Professor emerita and artist Ann Savageau shares the process and inspiration behind her installation
By CLARA FISCHER — firstname.lastname@example.org
“Guardians: Spirits of Protection,” an installation by professor emerita and artist Ann Savageau, is now open for anyone in the community to view. Located in the UC Davis Design Museum in Room 124 of Cruess Hall, the installation is open to the public free of charge. Showing times are 12-4 p.m. every weekday until April 24.
Featuring 17 sculptures — each a unique guardian — the installation is an exploration of grief and humans’ unique ability to create beauty out of tragedy. Following extreme personal loss, Savageau started work on her collection. Soon after, the COVID-19 pandemic hit, providing even more inspiration for her to pull from.
Together, the guardians work to represent the overall theme of the exhibit, but upon closer inspection, the details of each individual piece jump out at the viewer.
For example, one of the pieces holds an intricately etched COVID-19 virus sculpture in its hand and boasts the Rod of Asclepius (a trademark symbol of the medical field) on its chest. Another has two hearts etched in its palms, facing the back so that the viewer has to really interact with the piece to even notice this.
Thoughtful little things like these provide each piece with its own personality, and while viewers can interpret each guardian as they like, these small details do provide more context and offer viewers a starting point that they can then individually expand on.
As someone who has very little knowledge of anything to do with art, it can sometimes be difficult to truly appreciate all the work that has gone into creating a collection. However, it’s clear even to an art novice that Savageau has finesse and puts incredible dedication into her work.
“It’s a difficult process,” Savageau said. “I would usually lay [the materials] out on the floor and play around with the different materials that I had, finally decide on one that I liked and then put it together from there.”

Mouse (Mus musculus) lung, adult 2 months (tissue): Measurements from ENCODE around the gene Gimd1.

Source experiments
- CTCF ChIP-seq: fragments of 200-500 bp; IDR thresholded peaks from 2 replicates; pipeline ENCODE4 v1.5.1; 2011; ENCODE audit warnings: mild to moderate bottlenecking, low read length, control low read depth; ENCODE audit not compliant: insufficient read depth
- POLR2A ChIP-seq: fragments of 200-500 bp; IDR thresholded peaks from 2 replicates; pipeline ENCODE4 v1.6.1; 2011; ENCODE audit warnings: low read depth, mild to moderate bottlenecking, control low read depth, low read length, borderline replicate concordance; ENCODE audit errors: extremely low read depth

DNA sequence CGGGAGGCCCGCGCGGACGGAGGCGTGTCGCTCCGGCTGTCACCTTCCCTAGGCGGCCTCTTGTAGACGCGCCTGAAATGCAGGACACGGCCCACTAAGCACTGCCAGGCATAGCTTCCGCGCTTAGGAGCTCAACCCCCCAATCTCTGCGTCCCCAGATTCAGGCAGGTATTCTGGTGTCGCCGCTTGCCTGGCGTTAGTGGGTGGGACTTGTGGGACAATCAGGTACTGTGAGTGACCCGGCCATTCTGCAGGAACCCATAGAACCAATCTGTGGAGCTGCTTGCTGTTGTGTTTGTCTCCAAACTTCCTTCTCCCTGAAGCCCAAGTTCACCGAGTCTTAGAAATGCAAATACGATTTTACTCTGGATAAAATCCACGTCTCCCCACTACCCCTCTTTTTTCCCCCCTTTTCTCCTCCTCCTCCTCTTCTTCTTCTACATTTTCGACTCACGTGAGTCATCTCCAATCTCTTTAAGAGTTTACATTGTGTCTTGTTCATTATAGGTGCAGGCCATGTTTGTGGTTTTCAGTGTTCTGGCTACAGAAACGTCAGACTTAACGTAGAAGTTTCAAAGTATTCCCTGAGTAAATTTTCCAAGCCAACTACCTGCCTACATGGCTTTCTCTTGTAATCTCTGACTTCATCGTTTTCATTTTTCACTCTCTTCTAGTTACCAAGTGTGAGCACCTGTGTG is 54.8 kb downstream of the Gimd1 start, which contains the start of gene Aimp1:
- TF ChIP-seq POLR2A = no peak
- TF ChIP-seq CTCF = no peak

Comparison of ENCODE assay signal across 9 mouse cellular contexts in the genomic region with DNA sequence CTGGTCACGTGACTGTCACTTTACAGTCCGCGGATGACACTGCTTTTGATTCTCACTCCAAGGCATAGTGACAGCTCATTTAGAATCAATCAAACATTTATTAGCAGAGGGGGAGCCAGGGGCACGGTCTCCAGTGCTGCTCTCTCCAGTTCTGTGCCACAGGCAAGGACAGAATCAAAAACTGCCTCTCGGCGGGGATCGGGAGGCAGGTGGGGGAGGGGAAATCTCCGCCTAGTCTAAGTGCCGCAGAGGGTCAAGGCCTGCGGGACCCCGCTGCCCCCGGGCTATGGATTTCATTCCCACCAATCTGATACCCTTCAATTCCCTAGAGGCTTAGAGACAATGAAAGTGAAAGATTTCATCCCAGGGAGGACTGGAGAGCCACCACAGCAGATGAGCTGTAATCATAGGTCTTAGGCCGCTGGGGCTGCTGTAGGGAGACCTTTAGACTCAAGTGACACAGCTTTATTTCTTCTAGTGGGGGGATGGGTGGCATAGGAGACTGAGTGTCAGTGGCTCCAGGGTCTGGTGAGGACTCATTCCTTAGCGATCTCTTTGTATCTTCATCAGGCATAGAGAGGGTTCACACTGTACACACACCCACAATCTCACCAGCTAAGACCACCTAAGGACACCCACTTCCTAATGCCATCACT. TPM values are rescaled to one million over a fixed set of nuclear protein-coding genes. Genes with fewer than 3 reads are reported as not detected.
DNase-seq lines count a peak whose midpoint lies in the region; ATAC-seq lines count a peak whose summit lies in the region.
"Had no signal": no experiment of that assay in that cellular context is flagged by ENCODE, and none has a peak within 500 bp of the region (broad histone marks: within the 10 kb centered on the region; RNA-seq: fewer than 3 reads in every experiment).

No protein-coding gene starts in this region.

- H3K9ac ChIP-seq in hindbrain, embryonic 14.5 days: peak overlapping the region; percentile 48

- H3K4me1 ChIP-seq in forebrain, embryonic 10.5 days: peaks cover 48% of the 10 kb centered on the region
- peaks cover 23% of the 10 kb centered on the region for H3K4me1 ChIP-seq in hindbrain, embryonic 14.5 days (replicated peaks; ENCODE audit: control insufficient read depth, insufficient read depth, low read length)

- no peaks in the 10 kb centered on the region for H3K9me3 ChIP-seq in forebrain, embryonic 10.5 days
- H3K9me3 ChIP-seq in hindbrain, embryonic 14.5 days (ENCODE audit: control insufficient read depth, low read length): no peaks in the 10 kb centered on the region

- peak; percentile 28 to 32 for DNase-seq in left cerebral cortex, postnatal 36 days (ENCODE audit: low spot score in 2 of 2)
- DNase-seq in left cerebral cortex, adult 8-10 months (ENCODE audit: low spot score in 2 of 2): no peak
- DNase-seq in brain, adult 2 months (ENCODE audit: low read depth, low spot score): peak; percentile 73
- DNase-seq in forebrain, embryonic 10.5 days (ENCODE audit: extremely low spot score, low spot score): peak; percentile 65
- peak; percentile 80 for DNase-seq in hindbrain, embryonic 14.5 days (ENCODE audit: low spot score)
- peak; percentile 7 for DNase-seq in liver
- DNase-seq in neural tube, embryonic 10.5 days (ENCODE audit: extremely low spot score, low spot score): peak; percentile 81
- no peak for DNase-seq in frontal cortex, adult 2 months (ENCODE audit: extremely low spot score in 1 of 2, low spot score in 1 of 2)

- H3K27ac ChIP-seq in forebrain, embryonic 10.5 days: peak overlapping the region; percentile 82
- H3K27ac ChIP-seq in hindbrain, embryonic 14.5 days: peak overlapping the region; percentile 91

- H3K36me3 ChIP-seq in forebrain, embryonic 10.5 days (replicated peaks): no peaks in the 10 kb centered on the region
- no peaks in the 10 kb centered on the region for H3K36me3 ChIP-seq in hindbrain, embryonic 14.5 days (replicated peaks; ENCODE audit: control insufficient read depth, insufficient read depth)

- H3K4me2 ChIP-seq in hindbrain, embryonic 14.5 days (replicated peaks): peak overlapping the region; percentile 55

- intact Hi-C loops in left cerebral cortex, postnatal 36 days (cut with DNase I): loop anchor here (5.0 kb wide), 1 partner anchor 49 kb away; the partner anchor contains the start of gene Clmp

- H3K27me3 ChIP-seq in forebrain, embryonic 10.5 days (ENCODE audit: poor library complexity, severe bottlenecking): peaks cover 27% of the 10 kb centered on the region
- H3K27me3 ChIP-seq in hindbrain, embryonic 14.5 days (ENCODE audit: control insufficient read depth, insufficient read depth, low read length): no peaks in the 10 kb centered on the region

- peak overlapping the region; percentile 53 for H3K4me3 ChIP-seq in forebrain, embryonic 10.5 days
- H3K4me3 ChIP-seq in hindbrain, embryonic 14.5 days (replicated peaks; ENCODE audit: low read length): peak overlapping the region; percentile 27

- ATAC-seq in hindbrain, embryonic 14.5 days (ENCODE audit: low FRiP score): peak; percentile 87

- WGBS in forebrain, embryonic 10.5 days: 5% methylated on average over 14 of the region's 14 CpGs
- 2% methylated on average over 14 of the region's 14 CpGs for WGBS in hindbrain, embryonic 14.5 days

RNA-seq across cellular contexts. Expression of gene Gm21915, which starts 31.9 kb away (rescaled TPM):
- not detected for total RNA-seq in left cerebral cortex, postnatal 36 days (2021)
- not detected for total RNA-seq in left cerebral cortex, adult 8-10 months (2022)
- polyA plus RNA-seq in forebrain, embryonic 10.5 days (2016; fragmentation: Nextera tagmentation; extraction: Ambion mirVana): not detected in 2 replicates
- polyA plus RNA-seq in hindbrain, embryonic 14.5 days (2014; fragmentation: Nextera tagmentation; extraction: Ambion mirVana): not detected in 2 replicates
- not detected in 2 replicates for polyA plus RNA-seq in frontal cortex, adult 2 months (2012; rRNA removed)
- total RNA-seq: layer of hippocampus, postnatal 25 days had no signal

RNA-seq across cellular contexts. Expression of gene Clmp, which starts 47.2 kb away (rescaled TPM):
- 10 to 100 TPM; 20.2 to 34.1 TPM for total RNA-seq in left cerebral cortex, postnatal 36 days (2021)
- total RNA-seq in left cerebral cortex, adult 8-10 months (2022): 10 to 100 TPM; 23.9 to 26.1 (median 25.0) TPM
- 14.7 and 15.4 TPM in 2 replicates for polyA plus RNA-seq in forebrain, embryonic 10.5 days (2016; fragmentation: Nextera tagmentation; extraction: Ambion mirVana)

The exhibit also has an eco-conscious aspect to it — it’s made entirely from recycled materials that the artist collected herself. “The materials are gleaned from all over the place, especially the beaches of Northern California,” Savageau said. “These are all things that are seen as worthless, with no value, that nobody else wants, but then if you put them together, you have a new object that is a composite of a lot of different objects from different places.”
And that’s what’s really striking about her work — this ability to capture poignant emotions through an amalgamation of pieces that others may view as junk. Her work clearly resonates deeply with her audience, and to demonstrate this impact, the gallery also features an interactive component. Just beyond the sculptures, there is a smaller, slightly hidden area where viewers are invited to write down any thoughts, prayers or other comments they might have.
“I chose the topic of guardians to explore my feelings and to think about how all of us need protection from what’s going on in the world,” Savageau said.
It’s true — everybody has, in some way, experienced a loss in the past year. Whether that be lost time, a lost job or even the loss of a loved one, we all are in need of healing and protection, now more than ever.
Written by: Clara Fischer — email@example.com